Take Cory. It was never his intent to have nearly 85% of his retirement funds in stocks. When he was in his mid-fifties, an adviser recommended that he be 75% in equities. Cory took the advice. But he never reset his portfolio to that initial mix of stocks and bonds. Since his equities grew faster than his bonds between 2003 and 2007, his 75%-stock strategy morphed into a more aggressive plan on its own.
Solution: Reset your mix to your desired allocation at least once a year. In a rising stock market, rebalancing forces you to take some profits. It also ensures that your portfolio won't be too aggressive when the next bear strikes. Conversely, when equities are falling, rebalancing forces you to buy shares when prices are low. And it ensures that your portfolio won't be too conservative when the next bull rolls around.
What's the best way to rebalance? Driscoll suggests that Cory set triggers. If his stock weighting changes by more than five percentage points in either direction - in other words, if his 65%-stock allocation shrinks to less than 60% or grows to more than 70% - rebalance then and there. An easier solution: Pick a date on the calendar and just rebalance annually.
Mistake no. 3: You picked some real dogs
Sometimes it's not your overall strategy that's flawed. It's the individual funds you picked to implement your plan.
Yet investors often struggle psychologically with the idea of selling their underperformers. Part of the problem is that many investors "feel the pain of taking a loss twice as much as the pleasure of realizing gains," says Michael Pompian, author of "Behavioral Finance and Wealth Management."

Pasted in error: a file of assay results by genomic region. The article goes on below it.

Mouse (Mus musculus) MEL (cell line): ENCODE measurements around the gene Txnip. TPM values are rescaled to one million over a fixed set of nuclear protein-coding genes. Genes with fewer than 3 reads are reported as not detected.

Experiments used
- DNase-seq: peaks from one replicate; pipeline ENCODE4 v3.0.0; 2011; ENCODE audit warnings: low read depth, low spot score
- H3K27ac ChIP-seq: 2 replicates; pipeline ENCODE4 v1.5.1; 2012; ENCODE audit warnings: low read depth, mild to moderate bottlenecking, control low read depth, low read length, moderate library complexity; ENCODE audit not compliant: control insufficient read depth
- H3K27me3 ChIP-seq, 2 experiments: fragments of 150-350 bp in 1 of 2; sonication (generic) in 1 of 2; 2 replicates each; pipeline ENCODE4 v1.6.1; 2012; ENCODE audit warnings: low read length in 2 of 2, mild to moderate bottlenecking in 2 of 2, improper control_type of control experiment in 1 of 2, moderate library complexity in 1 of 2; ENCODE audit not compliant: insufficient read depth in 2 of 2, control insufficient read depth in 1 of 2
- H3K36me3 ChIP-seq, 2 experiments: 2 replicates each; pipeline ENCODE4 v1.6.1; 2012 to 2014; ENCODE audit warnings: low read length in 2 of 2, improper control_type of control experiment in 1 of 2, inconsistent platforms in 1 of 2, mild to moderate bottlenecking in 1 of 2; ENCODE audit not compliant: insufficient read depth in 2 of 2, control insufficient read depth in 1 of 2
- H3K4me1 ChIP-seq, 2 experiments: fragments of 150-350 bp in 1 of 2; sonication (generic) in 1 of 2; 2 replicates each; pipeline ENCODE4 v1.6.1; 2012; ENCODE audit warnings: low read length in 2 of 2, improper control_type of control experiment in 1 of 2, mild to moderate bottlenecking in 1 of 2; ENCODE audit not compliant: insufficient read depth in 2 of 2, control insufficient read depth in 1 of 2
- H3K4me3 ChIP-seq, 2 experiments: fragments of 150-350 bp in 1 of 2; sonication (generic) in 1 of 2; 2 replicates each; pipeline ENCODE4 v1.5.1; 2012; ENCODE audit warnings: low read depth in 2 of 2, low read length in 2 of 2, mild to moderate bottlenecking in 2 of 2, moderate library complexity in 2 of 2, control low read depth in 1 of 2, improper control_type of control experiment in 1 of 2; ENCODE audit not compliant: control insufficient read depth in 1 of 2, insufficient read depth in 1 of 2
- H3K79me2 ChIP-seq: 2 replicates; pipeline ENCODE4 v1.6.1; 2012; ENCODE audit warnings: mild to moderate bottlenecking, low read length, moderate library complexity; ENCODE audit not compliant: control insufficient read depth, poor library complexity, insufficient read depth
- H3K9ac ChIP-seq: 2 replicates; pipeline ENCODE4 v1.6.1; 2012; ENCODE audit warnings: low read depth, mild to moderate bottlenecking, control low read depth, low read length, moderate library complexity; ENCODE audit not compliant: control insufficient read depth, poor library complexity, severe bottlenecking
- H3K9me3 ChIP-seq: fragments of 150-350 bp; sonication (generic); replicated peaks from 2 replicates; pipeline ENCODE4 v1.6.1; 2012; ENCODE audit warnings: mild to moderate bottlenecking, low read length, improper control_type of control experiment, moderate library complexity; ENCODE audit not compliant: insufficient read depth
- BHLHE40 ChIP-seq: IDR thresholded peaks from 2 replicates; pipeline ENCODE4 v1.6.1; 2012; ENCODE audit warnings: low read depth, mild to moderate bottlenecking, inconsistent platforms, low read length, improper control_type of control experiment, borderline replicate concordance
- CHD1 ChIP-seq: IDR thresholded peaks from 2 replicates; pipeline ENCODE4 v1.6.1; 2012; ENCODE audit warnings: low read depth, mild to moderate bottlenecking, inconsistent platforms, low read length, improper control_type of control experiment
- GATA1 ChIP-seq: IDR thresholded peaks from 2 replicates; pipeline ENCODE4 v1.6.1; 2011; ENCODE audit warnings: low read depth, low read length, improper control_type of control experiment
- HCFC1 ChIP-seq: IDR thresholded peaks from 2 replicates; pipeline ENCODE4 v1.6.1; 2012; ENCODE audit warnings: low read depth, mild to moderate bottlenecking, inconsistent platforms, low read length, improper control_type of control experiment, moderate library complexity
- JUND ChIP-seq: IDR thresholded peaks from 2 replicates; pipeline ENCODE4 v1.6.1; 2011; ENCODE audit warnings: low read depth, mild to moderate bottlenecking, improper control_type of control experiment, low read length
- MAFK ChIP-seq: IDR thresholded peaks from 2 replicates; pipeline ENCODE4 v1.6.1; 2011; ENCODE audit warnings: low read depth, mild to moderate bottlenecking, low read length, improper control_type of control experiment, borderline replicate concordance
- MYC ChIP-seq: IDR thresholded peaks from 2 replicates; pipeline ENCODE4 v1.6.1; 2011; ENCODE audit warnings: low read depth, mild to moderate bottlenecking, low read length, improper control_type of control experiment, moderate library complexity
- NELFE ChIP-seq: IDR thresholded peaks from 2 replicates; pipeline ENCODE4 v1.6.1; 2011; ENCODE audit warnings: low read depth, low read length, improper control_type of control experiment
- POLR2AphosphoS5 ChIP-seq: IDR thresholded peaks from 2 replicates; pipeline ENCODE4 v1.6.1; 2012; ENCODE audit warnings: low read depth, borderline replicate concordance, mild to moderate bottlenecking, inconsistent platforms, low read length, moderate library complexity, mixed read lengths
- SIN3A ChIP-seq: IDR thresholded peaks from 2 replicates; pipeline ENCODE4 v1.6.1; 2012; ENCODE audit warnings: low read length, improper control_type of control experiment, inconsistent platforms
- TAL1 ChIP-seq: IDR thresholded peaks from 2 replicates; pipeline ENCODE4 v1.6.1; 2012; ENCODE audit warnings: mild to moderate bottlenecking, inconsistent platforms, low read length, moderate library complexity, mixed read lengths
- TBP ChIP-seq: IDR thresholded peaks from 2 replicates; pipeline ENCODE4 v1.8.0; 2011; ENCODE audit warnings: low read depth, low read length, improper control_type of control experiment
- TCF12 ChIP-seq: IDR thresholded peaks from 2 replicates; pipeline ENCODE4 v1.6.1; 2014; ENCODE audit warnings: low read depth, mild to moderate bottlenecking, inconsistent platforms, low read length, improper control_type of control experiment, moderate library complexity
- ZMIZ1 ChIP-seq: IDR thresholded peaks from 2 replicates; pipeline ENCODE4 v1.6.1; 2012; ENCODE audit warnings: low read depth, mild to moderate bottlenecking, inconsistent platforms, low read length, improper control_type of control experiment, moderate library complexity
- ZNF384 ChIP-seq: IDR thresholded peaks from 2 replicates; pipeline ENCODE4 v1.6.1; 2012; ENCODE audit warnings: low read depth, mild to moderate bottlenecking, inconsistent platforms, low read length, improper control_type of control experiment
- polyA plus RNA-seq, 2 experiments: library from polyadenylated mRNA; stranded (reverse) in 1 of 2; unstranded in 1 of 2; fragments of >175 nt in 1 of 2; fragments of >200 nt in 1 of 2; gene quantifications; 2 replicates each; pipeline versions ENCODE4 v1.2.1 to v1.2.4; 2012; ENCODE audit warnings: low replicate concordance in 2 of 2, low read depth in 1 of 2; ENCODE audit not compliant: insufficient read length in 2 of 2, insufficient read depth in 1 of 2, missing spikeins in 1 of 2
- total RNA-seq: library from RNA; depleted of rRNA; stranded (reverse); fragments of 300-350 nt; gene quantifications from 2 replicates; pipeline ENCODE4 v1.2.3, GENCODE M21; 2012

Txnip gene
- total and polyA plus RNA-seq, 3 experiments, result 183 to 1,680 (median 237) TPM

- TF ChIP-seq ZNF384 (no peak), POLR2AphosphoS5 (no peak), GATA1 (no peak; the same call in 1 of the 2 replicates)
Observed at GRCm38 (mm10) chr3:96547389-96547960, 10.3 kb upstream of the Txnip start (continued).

It could also be the fear of triggering long-term capital-gains taxes. That's not as big a concern now, with 52% of U.S. stock funds down over the past 10 years and 91% underwater for the past five. Yet with so many funds down, it's also hard to figure out which funds are the true losers.
Solution: Separate your real laggards from funds that are simply down - and take this opportunity to sell. Start by comparing apples with apples. "If the stock portion of your portfolio did worse than the S&P 500's 37% plunge, that's telling you something," says Daniel Moisand, an adviser in Melbourne, Fla.
Then dig deeper. Check how each of your funds has done over the past year and the past five years compared with peers that invest in a similar style. So if you own a large-cap growth fund, see how it ranks against other large-growth portfolios. It doesn't have to be the absolute best, but make sure it's at least close to average. To look up average performance figures for all fund categories, visit Morningstar.com, click on the Markets tab and then scroll down to Fund Categories.
After looking over his portfolio, Cory found that many of his funds were under-performing - and that he was losing too much to fees and commissions. So he is simplifying his strategy by replacing his dogs with low-cost index funds.
That may not be the approach you ultimately select. But whatever you do, don't wait too long to fix your portfolio. Who knows if the next rebound - or sell-off - is just around the corner?
Need help with a financial dilemma? In an upcoming issue, Money magazine will be answering reader questions. Email firstname.lastname@example.org.